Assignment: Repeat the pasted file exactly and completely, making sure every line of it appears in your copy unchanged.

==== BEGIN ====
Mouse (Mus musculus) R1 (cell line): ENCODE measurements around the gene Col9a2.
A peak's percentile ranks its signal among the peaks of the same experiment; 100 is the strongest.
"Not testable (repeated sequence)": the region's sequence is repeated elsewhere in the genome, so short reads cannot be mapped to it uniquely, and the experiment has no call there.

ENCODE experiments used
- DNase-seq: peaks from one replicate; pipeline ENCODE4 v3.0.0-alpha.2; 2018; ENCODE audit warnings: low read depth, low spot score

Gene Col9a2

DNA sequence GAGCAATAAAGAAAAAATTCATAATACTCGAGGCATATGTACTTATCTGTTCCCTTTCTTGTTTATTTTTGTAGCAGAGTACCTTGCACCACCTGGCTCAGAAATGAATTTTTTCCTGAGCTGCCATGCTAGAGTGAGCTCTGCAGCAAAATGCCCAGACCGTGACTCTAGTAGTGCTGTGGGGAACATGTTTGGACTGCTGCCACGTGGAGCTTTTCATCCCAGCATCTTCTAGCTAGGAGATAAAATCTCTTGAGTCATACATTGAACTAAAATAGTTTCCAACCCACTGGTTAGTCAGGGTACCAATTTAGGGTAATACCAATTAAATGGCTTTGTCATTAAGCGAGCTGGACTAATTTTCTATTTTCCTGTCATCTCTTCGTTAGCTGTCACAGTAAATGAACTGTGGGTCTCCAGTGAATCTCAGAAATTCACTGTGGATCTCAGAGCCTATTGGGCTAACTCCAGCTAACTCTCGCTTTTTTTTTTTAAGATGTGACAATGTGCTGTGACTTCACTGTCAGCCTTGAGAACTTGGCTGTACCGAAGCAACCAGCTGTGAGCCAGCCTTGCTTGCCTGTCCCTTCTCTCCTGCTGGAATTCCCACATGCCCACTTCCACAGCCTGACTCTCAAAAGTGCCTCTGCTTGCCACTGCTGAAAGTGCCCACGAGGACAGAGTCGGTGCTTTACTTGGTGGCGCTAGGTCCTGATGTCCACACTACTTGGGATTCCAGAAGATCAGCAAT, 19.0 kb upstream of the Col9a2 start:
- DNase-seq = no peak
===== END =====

Mouse (Mus musculus) R1 (cell line): ENCODE measurements around the gene Col9a2.
A peak's percentile ranks its signal among the peaks of the same experiment; 100 is the strongest.
"Not testable (repeated sequence)": the region's sequence is repeated elsewhere in the genome, so short reads cannot be mapped to it uniquely, and the experiment has no call there.

ENCODE experiments used
- DNase-seq: peaks from one replicate; pipeline ENCODE4 v3.0.0-alpha.2; 2018; ENCODE audit warnings: low read depth, low spot score

Gene Col9a2

DNA sequence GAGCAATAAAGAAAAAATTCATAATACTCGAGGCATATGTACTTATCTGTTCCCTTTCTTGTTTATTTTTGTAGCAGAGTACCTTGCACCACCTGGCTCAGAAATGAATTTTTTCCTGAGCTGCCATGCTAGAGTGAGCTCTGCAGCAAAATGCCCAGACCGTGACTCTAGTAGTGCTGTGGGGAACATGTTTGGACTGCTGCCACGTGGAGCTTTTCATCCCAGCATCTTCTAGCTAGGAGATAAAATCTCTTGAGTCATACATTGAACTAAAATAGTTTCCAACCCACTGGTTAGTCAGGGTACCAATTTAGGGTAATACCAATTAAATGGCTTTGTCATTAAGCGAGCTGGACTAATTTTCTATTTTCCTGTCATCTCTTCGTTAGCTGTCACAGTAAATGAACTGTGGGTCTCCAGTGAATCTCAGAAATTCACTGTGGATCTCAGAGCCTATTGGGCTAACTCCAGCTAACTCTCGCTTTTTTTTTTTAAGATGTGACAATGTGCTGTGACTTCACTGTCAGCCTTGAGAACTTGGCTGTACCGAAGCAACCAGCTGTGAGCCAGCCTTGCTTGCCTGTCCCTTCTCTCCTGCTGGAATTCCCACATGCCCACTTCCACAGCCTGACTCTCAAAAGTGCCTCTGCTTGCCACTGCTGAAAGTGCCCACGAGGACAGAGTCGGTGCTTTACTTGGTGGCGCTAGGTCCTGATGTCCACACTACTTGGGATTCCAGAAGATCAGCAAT, 19.0 kb upstream of the Col9a2 start:
- DNase-seq = no peak